For 50 years, the conventional wisdom about the Middle East is that Israel must choose between an apartheid or a binational state unless it retreats from the West Bank. Without a two-state solution to the conflict, the assumption is that Israel will either be forced to treat Palestinian Arabs in the West Bank and Gaza as full citizens, and thus lose the Jewish character of their state, or else repress them in an unsustainable apartheid regime. But the problem is that the Palestinians have never fully embraced the idea of two states for two peoples.

Belief in this rational idea has always been more a matter of faith than serious analysis. The Palestinian Authority’s repeated rejection of Israeli peace offers that would have granted them a state in the West Bank, Gaza and a share of Jerusalem and the second intifada disillusioned most Israelis. But hope that PA leader Mahmoud Abbas was, as President Obama assured us, a champion of peace, remained. Or at least it did until Jan. 14 when Abbas gave a speech in which he dropped the pretense of moderation.

The speech was supposedly a response to President Trump’s recognition of Jerusalem as Israel’s capital and his pressure on the PA to stop subsidizing terrorism. But Abbas made it clear his problem wasn’t so much with that policy shift as it was with the entire concept of a Jewish state. In an anti-Semitic rant that denounced the Balfour Declaration with as much heat as Trump, Abbas spewed forth denials of Jewish history and any connection between the Jews and their land. He reminded us that there’s a reason why the PA has always refused to recognize the legitimacy of a Jewish state no matter where its borders are drawn.

This vindicates the Netanyahu government, which has taken the position that if Israel is to be asked to give up more territory, the result cannot be a repetition of Ariel Sharon’s 2005 Gaza experiment, in which Israel traded land for terror, not peace. But undaunted by Abbas, Israel’s critics will stay say it must give up the West Bank in order to avoid the one state/apartheid choice that will lead to its destruction.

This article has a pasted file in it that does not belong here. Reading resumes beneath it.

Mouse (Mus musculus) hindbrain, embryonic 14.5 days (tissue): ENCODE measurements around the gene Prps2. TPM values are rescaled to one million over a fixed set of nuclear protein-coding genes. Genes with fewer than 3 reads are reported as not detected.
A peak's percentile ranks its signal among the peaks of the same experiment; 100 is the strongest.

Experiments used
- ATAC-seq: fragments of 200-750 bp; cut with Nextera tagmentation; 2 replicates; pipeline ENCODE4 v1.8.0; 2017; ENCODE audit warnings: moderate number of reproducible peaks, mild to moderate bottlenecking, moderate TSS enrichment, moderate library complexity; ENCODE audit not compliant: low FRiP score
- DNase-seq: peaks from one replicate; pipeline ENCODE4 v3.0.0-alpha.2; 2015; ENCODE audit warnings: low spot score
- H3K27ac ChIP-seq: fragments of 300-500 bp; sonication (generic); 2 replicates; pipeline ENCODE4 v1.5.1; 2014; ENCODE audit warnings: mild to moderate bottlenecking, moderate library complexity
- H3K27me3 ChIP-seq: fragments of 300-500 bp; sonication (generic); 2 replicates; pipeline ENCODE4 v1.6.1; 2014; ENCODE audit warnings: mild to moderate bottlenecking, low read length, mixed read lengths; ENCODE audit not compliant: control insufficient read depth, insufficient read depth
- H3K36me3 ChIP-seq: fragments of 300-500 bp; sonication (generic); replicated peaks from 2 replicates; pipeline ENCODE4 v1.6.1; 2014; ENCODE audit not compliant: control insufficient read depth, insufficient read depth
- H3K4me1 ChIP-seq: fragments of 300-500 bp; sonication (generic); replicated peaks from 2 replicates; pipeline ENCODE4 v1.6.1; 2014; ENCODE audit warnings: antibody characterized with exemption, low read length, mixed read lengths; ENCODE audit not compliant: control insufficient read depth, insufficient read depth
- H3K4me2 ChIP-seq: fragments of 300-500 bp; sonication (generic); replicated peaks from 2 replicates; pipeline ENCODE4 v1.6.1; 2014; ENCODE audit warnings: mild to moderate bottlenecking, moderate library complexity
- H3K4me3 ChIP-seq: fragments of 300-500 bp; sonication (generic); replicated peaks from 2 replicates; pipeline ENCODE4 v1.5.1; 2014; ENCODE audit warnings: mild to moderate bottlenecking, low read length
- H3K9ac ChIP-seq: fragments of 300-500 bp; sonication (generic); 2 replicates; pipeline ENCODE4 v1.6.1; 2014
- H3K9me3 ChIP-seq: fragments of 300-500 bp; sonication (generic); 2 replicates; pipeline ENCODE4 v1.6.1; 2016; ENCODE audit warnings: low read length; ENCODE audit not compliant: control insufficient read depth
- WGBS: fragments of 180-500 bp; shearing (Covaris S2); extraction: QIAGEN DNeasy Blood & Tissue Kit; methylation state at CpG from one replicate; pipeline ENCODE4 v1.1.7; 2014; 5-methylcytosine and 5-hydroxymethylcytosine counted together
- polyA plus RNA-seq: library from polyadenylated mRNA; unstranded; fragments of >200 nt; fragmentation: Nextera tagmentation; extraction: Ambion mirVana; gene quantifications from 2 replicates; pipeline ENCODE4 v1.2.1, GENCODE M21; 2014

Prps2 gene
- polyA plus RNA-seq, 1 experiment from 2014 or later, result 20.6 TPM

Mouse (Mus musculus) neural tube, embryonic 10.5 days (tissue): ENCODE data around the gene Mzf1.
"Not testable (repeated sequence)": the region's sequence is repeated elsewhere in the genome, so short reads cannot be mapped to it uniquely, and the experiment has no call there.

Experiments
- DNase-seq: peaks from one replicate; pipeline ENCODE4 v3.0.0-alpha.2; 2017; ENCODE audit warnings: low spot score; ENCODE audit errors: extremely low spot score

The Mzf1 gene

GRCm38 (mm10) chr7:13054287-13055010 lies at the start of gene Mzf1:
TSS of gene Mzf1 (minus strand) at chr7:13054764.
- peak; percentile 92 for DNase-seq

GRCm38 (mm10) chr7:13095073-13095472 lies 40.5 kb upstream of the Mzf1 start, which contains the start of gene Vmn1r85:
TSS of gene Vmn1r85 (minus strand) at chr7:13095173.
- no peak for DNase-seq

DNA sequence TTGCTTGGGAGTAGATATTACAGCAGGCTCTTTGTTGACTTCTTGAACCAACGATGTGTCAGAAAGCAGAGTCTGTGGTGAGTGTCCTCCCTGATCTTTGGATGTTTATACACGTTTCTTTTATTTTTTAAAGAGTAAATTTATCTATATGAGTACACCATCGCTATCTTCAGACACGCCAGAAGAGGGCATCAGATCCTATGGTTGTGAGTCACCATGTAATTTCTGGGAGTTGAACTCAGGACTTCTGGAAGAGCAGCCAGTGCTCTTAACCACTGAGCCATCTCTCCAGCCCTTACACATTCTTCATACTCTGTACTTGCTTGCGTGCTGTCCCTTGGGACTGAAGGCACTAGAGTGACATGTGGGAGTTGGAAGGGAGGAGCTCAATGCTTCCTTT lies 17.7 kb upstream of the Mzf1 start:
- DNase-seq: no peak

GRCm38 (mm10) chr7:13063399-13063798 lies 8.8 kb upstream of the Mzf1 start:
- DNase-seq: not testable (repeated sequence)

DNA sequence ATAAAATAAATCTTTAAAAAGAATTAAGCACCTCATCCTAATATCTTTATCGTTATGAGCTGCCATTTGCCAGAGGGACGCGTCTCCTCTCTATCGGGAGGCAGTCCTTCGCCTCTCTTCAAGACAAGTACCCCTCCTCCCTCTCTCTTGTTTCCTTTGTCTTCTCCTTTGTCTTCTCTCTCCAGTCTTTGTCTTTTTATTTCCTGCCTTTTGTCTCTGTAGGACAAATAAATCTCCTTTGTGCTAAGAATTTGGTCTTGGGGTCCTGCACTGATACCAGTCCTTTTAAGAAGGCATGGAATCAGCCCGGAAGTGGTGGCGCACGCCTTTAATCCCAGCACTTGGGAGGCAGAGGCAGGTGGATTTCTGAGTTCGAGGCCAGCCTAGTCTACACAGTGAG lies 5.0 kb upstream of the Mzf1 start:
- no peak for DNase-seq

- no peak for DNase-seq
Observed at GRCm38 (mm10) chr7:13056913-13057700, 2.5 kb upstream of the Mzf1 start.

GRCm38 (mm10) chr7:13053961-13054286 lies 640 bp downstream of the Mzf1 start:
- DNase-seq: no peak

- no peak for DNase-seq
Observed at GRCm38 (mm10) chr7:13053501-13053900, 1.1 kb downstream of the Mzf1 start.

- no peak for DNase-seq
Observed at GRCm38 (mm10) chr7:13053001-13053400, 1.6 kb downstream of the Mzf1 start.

But Israel doesn’t have to choose between those two impossible options.

Since the Six-Day War, Israelis were told that the status quo could not be sustained. And yet despite repeated predictions of disaster, Israel has done just that. It’s a dismal state of affairs that both sides dislike. Friends of the Jewish state are particularly upset by it since the anomalous situation undermines the idealistic vision of Zionism they prefer to the cold, hard reality of the Middle East.

But it is clearly better than any alternative.

Separation without real peace means a continuation of the conflict under more disadvantageous terms that most Israelis rightly reject as madness.

A one-state solution, whether pursued by land-of-Israel activists on the Jewish right or Palestinians, is equally absurd. Abbas debunked the notion that the Palestinian national movement will embrace democracy and coexistence in hopes of voting Israel out of existence. So long as their national identity is inextricably tied to the war on Zionism, resistance to the Jewish presence will continue rendering one state merely a prescription for more conflict.

And Israel doesn’t need to impose its laws apartheid-style on the West Bank. Abbas and his corrupt Fatah Party are obviously bluffing about dissolving the Palestinian Authority. Israel can continue to allow it to govern most Palestinians autonomously while maintaining security control. And it can continue to do so until the Palestinians are ready to drop the hatred and talk peace seriously in no small measure because many of their erstwhile Arab allies are sick of their rejectionism.

Despite the impulse to think that a solution must be found now, Israel has proven that it can afford to wait for peace. Rather than being weakened, it has grown stronger and despite the hate of BDS groups and other foes, there’s no reason why that won’t continue. As much as those that love it would prefer that the wait not continue, for lack of better options, that’s the only real choice Israel has. Hard as it may be to accept, Abbas has made it clear the status quo is still the best of all available current options. 

Jonathan S. Tobin is editor in chief of JNS.org and a contributor to National Review. Follow him on Twitter at: @jonathans_tobin.